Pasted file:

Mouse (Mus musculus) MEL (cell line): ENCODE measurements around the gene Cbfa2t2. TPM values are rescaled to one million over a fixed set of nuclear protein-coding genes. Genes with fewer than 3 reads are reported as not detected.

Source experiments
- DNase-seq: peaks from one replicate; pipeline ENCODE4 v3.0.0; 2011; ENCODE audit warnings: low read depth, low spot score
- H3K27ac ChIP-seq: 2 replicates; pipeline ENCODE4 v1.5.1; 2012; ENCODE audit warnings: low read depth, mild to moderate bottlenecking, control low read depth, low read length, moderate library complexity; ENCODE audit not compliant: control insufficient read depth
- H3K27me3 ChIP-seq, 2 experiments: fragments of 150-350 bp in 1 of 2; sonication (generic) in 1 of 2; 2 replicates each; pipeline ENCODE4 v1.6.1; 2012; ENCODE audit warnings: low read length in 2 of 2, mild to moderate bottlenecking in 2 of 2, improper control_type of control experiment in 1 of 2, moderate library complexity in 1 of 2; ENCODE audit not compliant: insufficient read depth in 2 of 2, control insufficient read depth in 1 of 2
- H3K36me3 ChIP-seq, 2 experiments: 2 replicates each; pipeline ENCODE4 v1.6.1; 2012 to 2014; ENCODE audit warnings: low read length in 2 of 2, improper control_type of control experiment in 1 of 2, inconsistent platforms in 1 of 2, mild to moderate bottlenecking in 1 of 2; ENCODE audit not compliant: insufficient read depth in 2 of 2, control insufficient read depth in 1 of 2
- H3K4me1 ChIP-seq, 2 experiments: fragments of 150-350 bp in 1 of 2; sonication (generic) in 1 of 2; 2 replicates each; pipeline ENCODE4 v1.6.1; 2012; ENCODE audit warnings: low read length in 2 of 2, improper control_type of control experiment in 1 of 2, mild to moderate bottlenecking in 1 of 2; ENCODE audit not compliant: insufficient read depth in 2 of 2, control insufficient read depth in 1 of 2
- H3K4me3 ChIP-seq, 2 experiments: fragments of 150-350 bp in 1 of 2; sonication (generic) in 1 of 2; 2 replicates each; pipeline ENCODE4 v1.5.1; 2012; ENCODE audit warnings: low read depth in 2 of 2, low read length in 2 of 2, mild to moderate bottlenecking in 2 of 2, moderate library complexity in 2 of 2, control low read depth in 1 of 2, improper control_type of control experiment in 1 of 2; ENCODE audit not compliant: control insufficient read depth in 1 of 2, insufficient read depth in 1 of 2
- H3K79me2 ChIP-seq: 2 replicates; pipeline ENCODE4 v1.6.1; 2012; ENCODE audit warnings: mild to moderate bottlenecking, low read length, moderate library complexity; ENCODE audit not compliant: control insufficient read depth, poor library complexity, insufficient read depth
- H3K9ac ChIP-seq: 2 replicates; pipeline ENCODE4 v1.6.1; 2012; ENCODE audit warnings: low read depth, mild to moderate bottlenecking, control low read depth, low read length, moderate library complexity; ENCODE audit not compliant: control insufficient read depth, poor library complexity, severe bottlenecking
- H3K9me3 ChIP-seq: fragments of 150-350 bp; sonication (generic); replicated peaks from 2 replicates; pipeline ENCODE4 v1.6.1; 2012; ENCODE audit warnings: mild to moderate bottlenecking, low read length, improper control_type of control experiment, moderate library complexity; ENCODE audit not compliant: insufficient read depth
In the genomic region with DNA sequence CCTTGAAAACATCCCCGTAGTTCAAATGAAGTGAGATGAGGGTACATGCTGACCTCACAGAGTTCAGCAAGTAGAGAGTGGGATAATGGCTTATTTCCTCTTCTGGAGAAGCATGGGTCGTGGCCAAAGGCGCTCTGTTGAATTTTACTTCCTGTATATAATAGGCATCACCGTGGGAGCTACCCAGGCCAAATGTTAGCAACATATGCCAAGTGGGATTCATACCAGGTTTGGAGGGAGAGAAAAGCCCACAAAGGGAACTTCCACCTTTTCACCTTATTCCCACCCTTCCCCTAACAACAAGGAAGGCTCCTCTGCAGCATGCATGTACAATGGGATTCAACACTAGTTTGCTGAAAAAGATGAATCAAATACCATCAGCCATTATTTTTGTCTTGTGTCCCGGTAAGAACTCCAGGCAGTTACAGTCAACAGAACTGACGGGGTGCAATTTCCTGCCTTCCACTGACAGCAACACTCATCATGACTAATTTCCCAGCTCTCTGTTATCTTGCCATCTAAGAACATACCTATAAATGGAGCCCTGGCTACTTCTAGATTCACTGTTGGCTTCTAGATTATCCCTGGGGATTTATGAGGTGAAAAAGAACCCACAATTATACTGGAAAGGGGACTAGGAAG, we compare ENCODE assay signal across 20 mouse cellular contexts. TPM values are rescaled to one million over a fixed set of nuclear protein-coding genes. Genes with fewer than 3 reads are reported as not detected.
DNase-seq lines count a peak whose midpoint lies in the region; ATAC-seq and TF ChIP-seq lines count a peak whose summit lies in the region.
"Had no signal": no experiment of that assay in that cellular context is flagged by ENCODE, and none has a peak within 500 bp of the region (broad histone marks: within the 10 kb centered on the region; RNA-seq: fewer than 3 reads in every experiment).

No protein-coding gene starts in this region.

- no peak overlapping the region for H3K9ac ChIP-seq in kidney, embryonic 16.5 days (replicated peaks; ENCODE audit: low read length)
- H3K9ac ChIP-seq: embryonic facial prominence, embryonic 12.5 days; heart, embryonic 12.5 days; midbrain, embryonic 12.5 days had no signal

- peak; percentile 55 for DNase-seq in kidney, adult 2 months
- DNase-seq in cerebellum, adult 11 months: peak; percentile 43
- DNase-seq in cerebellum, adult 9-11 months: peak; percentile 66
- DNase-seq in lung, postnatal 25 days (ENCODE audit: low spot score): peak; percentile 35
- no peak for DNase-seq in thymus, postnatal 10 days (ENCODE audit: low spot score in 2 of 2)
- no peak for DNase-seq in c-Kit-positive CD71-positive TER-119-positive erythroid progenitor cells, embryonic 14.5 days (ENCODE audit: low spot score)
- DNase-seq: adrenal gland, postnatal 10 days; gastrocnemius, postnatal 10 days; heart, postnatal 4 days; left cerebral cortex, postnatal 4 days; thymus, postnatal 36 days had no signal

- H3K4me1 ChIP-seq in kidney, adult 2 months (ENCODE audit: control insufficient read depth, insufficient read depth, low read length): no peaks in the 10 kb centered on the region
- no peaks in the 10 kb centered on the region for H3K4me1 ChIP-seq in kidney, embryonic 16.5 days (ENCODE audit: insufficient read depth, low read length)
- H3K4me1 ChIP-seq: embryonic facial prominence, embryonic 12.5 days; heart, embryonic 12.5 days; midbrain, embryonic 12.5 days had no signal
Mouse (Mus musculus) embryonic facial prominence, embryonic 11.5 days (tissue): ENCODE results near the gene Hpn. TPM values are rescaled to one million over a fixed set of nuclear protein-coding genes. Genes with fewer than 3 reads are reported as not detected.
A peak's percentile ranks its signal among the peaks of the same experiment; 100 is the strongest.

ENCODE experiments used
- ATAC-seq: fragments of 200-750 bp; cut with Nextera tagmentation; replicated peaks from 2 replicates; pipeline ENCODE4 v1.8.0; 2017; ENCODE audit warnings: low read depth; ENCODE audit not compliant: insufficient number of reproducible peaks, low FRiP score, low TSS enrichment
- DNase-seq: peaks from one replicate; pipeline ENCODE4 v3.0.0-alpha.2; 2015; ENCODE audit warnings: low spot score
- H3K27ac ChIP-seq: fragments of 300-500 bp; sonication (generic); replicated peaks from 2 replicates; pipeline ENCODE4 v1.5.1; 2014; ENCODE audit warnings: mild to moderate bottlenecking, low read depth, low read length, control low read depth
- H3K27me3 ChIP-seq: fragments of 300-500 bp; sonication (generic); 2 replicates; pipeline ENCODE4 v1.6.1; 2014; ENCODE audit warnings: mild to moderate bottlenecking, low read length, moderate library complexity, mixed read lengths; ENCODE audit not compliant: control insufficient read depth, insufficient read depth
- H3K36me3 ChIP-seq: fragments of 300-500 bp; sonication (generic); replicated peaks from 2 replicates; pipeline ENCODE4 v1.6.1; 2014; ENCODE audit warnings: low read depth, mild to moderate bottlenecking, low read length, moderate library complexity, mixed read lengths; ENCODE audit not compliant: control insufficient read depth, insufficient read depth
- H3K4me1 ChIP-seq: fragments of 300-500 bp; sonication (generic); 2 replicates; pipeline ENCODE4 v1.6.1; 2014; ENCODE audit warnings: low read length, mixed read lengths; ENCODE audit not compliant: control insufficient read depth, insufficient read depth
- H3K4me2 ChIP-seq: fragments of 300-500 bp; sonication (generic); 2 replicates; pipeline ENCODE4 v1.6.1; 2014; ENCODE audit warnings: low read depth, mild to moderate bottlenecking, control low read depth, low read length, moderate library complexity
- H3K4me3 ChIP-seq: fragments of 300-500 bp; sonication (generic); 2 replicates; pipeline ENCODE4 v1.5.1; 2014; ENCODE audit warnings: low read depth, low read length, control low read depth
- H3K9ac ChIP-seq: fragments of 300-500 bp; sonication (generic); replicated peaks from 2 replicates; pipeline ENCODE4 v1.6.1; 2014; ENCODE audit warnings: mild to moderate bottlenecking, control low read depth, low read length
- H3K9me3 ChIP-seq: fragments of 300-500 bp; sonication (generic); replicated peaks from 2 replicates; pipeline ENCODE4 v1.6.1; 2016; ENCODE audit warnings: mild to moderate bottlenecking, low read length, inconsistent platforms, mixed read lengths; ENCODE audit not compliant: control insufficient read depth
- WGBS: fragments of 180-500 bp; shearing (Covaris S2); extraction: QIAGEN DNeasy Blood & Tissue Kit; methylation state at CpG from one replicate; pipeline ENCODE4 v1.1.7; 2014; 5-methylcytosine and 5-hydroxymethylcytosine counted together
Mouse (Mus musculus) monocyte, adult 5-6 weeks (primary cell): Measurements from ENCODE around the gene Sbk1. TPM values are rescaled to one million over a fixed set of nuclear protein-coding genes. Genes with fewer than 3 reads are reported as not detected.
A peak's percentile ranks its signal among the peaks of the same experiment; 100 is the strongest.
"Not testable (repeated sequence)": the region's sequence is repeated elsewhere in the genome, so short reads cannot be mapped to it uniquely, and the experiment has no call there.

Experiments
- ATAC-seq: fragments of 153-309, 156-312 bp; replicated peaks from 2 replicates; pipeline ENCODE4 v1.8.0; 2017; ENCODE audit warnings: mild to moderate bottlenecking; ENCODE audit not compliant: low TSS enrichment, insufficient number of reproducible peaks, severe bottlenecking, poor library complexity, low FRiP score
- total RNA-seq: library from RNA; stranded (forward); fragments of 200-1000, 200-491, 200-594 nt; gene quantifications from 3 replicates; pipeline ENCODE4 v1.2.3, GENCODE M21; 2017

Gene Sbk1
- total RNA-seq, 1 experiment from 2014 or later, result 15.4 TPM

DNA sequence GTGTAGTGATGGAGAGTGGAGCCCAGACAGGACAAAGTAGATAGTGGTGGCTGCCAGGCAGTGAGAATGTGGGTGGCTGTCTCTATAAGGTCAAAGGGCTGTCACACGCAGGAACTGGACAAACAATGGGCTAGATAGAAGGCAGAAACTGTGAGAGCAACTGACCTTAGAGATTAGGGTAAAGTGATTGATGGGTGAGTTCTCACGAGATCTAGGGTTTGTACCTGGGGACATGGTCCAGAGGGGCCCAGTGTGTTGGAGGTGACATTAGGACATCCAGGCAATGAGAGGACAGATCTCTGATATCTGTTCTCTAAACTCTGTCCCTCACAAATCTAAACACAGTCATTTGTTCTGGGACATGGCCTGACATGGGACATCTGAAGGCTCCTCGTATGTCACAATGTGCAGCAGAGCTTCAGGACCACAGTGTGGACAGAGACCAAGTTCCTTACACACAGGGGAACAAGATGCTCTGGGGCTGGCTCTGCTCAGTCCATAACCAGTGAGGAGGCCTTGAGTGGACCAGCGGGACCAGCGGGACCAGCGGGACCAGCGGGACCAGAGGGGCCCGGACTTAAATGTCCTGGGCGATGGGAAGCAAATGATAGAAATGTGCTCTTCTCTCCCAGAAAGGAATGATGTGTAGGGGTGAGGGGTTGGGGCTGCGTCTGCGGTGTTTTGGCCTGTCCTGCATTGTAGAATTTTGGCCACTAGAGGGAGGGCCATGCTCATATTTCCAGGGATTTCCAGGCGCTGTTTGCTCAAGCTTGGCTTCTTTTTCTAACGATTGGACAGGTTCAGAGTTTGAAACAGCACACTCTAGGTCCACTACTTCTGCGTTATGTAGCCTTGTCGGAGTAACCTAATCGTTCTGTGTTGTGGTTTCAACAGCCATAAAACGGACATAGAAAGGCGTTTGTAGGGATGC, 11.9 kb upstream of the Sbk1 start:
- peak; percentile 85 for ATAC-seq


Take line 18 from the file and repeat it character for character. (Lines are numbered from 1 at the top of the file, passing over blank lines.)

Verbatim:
- peak; percentile 55 for DNase-seq in kidney, adult 2 months